Under the new regulations, a smoke detector utilizing both technologies is required in all living levels and the basement, except within 20 feet of a kitchen or a bathroom containing a bathtub or shower. Compliance can be achieved by installing two separate detectors using these technologies, or by installing one detector which uses both technologies. For the area within 20 feet of a kitchen or bathroom containing a bathtub or shower, a photoelectric smoke detector alone is mandated. An ionization detector is prohibited in these places due to their tendency to be set off by steam.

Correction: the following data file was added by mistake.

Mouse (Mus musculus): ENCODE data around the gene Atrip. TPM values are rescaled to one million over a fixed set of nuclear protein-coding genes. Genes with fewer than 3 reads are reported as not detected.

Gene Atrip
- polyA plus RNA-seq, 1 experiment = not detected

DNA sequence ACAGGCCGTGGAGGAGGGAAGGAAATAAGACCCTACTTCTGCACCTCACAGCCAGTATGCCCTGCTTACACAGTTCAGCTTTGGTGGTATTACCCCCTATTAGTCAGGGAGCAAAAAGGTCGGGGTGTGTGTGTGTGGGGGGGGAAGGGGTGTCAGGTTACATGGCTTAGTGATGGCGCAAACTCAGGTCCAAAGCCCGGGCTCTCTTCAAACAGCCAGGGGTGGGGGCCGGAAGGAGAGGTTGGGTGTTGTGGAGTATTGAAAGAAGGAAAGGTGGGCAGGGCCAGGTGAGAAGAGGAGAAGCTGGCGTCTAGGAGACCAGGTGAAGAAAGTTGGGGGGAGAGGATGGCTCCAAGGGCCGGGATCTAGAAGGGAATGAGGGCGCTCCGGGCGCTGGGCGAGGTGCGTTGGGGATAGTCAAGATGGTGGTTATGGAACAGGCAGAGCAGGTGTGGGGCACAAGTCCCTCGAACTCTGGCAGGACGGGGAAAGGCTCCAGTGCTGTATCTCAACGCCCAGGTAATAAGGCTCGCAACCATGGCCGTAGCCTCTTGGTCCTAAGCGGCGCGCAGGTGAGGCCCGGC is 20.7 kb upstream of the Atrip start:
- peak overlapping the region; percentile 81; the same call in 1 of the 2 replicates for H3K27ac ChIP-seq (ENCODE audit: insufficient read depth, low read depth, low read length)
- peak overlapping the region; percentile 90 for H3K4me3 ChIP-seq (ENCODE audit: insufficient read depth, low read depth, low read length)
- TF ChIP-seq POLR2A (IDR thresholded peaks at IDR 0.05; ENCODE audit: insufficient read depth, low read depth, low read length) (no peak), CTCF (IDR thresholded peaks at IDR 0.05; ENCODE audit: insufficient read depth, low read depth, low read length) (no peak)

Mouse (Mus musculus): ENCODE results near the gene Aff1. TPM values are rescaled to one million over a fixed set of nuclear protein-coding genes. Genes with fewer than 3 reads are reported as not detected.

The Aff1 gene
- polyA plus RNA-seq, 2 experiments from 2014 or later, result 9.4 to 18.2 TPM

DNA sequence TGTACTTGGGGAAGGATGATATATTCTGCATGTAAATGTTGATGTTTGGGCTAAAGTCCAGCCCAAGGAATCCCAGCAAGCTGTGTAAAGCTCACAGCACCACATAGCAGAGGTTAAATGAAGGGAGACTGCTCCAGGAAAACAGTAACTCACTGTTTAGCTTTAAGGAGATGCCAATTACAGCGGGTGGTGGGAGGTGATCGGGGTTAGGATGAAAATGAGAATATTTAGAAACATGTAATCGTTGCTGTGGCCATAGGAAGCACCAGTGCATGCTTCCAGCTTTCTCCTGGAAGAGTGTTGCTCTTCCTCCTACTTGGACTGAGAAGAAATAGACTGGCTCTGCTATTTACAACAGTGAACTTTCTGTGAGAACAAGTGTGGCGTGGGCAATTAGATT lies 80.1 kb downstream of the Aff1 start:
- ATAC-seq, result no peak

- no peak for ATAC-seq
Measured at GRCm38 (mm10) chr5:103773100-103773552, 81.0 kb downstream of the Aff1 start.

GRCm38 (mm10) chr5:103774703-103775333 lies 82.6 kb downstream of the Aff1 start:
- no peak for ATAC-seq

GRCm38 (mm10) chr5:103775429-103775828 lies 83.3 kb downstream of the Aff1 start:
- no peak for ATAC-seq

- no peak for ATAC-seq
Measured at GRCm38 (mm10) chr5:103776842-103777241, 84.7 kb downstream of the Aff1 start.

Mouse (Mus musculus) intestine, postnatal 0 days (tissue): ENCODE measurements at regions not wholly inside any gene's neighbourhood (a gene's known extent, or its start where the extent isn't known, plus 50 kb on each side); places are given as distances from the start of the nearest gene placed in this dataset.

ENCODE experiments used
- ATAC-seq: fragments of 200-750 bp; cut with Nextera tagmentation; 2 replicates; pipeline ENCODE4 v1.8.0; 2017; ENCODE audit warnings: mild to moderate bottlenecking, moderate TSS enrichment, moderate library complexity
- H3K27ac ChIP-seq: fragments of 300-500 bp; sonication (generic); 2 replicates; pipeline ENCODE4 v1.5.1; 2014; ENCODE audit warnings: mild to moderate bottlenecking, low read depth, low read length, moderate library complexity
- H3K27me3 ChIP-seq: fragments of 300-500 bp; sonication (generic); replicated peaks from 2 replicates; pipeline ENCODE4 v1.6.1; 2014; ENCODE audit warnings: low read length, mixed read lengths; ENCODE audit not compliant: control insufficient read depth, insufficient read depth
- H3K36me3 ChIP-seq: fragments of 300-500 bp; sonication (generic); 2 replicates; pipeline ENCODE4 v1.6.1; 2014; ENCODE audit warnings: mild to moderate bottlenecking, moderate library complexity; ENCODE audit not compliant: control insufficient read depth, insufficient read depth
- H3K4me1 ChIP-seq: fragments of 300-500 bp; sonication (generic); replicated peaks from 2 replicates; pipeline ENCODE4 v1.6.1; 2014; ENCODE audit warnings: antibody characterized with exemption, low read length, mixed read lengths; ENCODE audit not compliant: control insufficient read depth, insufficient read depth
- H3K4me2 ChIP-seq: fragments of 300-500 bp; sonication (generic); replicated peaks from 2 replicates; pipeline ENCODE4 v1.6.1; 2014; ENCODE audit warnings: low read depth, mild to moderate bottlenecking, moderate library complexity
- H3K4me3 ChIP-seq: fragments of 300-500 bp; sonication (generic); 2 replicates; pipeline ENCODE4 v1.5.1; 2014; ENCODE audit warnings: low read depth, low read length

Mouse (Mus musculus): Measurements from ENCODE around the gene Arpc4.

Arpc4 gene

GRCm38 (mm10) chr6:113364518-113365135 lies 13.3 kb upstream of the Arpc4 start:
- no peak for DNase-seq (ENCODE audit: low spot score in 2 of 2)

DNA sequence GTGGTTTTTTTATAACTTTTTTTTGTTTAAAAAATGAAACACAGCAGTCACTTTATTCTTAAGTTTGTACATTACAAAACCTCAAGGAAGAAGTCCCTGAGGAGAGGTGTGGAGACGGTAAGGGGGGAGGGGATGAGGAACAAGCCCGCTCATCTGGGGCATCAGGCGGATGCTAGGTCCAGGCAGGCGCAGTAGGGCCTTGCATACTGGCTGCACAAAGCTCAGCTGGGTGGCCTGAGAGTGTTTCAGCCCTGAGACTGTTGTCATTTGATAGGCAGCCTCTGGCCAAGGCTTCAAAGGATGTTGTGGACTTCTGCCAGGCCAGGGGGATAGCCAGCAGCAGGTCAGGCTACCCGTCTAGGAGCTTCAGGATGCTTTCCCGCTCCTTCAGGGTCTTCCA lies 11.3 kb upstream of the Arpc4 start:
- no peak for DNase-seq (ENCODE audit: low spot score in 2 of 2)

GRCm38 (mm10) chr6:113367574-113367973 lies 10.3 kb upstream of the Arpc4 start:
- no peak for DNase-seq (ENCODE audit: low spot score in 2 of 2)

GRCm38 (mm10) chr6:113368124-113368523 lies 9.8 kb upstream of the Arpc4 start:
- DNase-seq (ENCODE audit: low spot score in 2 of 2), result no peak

Who Must Comply?

The new regulations will apply to all single family homes sold on or after January 1, 2010. If you are not selling your home, you don’t need the new smoke detectors, but it’s a good idea for safety reasons. The new rules will also apply to all apartment buildings sold or transferred after January 1, 2010, which are less than 70 feet tall, have less than six units, or have not been substantially altered since January 1, 1975. Larger apartment buildings or those that were substantially altered since January, 1975 were already required to upgrade their fire safety systems under other existing laws.

If you question whether your property is in compliance, your best bet is to contact your local fire department.

Here’s a great Guide to the smoke detector law put out by the Department of Fire Services. A very informative bulletin from the Boston Fire Department can be downloaded here.

Also remember that under “Nicole’s Law,” carbon monoxide detectors are required for homes using fossil fuels.